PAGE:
Joanne woke up one morning not feeling well. It could be a regular winter virus, but it could also be something more serious, and with her notoriously weak immune system, she always errs on the side of caution. Joanne calls in sick and makes a doctor’s appointment. As she sits in the waiting room, she suddenly starts feeling anxious. The ticking of the clock pounds her head like a hammer, and her heart threatens to jump out of her chest. She tries to get the attention of the secretary behind the desk, but her throat is stuck closed with crazy glue, and her body is as heavy as a tonne of bricks.
Joanne is experiencing a full-blown panic attack, triggered by a normal, everyday situation. As someone who has lived with chronic pain and illness for her entire life, Joanne has undergone more diagnostic tests and medical procedures than she can count. She has suffered through years of invasive treatments, horrible side effects, endless bureaucracy, doubtful doctors, and of course, debilitating physical pain. Despite the fact that she was waiting for a routine doctor’s appointment, anything even slightly associated with the medical system has the power to completely derail her.
Trauma triggers and chronic pain
Many people who live with chronic pain also experience trauma. Trauma triggers are psychological stimuli that recall a previous traumatic experience, whether it be a life-threatening accident, violating medical treatments, or the challenges of living with something that no one else can understand. They can be indirect or amorphous – like a smell, noise, or feeling – or more obvious and predictable – like the site of an accident or an invasive medical procedure. In some cases, those that are triggered have no idea what triggered them and why, nevermind what deep trauma is being recalled.
When triggered, the Fight, Flight, or Freeze alarm bells in our brain go off, communicating that we are in immediate and life-threatening danger and must focus solely on survival. In many situations, pain itself is interpreted as a threat from which the brain needs to protect itself, meaning that those who live with chronic pain may find themselves in a constant state of emergency. Living in fear and panic not only makes it extremely difficult to treat the original pain, but it can also cause heightened stress, pain, and illness.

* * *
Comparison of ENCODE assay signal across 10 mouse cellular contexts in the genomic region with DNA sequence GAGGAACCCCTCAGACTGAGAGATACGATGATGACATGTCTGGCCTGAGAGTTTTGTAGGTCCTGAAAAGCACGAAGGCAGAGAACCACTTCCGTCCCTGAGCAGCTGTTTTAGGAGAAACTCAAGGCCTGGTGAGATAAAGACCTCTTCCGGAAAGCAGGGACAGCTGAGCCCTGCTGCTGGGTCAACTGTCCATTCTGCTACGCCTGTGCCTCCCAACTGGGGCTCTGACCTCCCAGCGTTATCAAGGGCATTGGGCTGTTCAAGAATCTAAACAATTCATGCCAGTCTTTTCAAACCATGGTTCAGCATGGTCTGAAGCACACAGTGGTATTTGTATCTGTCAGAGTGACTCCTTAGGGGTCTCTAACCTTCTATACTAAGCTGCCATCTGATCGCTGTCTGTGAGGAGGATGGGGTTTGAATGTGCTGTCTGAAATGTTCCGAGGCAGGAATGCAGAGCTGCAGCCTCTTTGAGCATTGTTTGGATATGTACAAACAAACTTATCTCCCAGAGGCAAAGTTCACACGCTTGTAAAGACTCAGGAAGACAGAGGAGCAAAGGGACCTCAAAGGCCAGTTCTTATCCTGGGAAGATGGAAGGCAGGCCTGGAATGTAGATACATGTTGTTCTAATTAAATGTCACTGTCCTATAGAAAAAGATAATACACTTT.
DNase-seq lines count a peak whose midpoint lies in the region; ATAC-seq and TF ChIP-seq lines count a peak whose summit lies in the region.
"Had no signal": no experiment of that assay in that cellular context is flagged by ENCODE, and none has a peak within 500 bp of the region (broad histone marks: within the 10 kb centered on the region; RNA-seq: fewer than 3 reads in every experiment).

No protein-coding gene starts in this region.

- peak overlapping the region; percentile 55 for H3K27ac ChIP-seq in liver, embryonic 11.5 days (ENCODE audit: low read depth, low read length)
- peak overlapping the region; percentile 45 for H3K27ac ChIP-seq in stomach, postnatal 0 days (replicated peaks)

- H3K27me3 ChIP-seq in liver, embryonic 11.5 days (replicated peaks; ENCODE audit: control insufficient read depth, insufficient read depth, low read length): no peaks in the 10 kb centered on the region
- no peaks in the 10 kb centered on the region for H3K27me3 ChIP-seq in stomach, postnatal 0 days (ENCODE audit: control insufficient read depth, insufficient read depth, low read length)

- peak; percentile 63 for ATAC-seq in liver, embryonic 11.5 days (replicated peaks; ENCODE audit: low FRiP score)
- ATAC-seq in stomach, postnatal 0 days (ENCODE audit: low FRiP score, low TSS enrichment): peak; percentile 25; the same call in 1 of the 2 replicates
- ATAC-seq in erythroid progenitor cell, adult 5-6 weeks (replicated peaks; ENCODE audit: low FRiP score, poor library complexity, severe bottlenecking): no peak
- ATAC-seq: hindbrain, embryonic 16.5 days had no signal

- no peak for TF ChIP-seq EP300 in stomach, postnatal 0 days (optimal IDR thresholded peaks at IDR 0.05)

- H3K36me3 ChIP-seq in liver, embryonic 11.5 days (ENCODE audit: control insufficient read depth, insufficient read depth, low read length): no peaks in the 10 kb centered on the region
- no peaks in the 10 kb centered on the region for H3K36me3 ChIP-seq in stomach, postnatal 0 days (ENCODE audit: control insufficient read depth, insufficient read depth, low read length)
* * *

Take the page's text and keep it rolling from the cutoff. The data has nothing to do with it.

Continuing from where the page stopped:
Joanne is not weak, crazy, or overreacting: she is triggered. Her brain has heroically switched into survival mode in order to protect her, shutting off all body systems that are not connected to this life-saving mission. In this emergency state, it is impossible to fulfill seemingly normal tasks – like waiting for your turn to see the doctor for what is probably a common cold.
Treating chronic pain without understanding trauma
Managing chronic pain sometimes feels like staggering through a maze: every step forward is followed by two steps back. Despite years of effort, sometimes it feels like we haven’t made any progress at all. At Live the Pain, we know that one of the core reasons that many treatment plans fall short of their goals is that they are missing a critical piece of the puzzle: trauma.
It may seem dramatic to suddenly wonder if we have been traumatized – isn’t chronic pain enough? Isn’t trauma something that only happens to victims of serious abuse and soldiers in war? But recognizing that trauma often comes hand in hand with chronic pain is an essential step in determining the path toward healing. If we do not understand what is happening inside our body and brain, how can we move forward? Trying to treat chronic pain without addressing the traumatizing aspects is like shoveling your driveway with a rake. It doesn’t work, because you’re using the wrong tool.
Breakthroughs in trauma research
There has been major progress in the field of trauma treatment in recent years. Once we recognize that there are traumatizing aspects in the chronic pain experience, we have access to a toolbox of evidenced-based methods that can be used to address them. Psychodynamic approaches are now being complimented by those that take into account the inextricable link between our minds, bodies, and emotions, allowing for more integrative and effective treatment.
Among these trauma-informed therapeutic models are EMDR, which combines exposure therapy with guided eye movements, and Somatic Experiencing, a body-oriented approach that provides clinical tools to release the survival energy stored in the body.
These therapeutic models address the root cause of trauma symptoms, helping people release the trauma that has been stored in their minds and bodies, exacerbating their original pain. After years of “talking things through” with a therapist, sometimes a shift in perspective that provides new and more relevant tools can finally help people release all of this damaging, pent up energy. LTP integrates these cutting-edge approaches into all of our programs, because we know that once trauma is released, we can regain a sense of agency over our lives and put our pain back into perspective.
Finding hope in trauma
Obviously, not every person who suffers from chronic pain also experiences trauma, and even for those who do, recognizing and addressing trauma will not magically cure chronic pain. However, by acknowledging the prevalence of trauma in the chronic pain experience, we open up the possibility of new ways of looking at our pain. By incorporating trauma-informed approaches to our treatment plans, we create open roads of hope where we previously saw only brick walls in a maze.